Re: Sailing yacht design
"I'm curious about the standing rigging. With the mast canted aft it looks like there are three shrouds each side with slightly swept back spreaders. Is that right? While it seems to give very good support to the mast when the wind is on the beam or to aft, does this design put more force onto the forestay when the wind is forward? Would double forestays be appropriate?
I assume that you are asking about the rig in my sketch. The idea behind this rig is that it has enough spar flexibility that you can easily induce bend in the mast as the wind comes up. Designing a rig like this is a bit of a balancing act. Too much bend and its hard to have proper headstay tension, without using checkstays, because as the mast flexes the hounds move closer to the deck loosening headstay tension. Too stiff and you don't have enough bend to depower the mainsail. I am showing diamond stays to help with headstay tension and to permit a masthead spinnaker.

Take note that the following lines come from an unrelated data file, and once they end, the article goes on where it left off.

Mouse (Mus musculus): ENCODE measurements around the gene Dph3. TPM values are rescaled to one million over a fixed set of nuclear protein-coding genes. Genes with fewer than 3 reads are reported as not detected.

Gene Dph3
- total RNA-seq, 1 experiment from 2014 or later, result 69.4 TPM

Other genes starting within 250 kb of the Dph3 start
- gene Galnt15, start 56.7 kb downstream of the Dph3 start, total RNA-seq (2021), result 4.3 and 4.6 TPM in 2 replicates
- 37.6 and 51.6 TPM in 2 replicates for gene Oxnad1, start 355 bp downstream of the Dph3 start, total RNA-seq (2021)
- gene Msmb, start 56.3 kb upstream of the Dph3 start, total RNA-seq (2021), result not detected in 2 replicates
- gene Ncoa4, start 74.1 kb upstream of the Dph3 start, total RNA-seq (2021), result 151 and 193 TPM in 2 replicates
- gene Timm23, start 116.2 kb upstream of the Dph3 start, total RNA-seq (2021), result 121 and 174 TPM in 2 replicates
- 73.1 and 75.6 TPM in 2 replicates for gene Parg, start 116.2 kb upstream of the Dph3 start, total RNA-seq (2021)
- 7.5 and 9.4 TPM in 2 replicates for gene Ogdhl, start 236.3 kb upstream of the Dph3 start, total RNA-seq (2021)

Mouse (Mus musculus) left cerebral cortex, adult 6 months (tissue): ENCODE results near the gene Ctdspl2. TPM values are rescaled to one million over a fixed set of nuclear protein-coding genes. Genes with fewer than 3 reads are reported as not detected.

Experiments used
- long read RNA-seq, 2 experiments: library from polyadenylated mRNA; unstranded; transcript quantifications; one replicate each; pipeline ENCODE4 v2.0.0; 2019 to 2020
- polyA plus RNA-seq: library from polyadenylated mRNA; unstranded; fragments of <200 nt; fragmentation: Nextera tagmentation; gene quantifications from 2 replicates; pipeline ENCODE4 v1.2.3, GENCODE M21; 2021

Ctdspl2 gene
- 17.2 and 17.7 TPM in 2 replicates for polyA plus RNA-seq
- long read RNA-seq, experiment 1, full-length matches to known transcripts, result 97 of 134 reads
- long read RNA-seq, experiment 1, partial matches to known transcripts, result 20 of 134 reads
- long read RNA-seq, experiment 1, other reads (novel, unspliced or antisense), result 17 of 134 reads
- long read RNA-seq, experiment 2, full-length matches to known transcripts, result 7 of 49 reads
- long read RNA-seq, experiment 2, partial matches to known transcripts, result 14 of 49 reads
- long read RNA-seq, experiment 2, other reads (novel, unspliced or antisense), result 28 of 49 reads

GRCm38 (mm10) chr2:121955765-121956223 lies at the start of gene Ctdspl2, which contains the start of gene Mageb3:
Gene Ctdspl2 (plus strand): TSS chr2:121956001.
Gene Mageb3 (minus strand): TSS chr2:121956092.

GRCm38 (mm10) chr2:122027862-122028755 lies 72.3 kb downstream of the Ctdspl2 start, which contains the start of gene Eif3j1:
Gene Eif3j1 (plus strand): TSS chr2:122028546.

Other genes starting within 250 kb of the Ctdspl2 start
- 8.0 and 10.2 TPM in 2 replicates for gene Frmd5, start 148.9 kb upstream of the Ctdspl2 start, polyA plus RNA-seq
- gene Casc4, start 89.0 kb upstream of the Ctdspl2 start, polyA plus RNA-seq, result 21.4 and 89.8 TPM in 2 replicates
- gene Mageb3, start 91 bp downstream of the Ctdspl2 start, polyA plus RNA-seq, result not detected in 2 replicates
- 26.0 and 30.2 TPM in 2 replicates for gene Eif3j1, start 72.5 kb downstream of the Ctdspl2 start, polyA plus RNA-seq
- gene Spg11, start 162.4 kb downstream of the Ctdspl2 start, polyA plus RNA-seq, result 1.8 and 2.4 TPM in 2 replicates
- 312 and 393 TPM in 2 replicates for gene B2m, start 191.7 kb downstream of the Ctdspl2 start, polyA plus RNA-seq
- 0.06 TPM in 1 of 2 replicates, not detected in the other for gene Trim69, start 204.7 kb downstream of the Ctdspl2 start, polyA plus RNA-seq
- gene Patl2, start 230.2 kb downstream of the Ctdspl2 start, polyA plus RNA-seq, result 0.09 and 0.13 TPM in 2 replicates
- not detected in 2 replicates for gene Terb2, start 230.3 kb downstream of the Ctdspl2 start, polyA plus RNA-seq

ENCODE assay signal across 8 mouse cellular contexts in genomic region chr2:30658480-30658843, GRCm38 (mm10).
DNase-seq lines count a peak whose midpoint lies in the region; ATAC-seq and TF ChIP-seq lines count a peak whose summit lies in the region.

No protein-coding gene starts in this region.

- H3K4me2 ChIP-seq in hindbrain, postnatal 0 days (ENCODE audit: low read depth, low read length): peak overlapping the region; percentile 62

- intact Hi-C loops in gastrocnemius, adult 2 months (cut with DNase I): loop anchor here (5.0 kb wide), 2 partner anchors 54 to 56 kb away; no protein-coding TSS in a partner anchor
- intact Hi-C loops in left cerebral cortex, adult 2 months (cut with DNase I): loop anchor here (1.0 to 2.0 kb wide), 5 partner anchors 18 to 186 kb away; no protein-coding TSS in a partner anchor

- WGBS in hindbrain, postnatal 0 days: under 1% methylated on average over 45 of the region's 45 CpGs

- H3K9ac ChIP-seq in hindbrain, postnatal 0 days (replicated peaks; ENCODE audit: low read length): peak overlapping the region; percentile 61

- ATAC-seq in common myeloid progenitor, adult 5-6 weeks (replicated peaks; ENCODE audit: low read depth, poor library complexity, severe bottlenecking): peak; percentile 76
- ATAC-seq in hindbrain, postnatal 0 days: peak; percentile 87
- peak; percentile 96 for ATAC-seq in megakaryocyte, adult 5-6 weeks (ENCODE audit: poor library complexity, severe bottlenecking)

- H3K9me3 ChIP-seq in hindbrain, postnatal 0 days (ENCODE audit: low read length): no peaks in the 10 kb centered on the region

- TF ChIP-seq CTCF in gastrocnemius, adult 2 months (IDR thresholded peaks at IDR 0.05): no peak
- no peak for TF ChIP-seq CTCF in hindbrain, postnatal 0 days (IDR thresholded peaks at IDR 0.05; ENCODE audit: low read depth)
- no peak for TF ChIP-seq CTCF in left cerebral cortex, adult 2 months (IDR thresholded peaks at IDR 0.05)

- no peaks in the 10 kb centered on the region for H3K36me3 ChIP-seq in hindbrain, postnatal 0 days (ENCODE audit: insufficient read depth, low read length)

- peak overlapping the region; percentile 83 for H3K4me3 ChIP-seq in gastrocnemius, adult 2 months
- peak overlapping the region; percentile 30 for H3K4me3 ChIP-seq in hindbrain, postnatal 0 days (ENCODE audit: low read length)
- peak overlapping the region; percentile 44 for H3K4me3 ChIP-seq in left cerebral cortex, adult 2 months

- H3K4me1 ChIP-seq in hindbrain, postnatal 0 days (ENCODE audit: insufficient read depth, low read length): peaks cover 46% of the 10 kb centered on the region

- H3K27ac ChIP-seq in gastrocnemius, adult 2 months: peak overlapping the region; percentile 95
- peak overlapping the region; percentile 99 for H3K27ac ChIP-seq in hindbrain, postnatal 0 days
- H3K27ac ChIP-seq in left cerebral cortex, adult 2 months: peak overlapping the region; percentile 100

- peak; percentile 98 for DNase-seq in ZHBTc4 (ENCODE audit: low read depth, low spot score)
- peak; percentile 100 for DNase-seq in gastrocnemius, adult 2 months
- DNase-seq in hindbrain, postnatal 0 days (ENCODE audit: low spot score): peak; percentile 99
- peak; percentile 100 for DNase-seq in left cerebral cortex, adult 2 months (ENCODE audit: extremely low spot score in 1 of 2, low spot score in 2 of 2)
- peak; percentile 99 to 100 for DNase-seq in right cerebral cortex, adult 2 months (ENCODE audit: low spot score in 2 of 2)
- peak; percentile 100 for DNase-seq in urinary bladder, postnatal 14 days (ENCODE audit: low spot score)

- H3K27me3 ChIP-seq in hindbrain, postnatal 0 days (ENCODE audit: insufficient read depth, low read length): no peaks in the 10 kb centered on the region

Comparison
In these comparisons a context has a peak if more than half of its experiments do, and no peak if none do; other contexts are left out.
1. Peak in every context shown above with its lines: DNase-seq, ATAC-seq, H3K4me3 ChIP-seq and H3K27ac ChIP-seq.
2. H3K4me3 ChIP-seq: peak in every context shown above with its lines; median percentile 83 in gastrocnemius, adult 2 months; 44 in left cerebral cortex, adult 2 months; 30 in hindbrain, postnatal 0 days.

Structurally, adding an extra forestay is unnecessary, adds nothing to the rig functionally, and frankly would screw up an otherwise great rig for dealing with short handed sailing in variable winds.
In other issues, I am familiar with the Hake Seaward and to me the sad part is that it is not the boat that I describe but should have been.
Aluminum honeycomb probably does not make sense in the marine environment and should not be necessary.
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Curmudgeon at Large- and rhinestone in the rough, sailing my Farr 11.6 on the Chesapeake Bay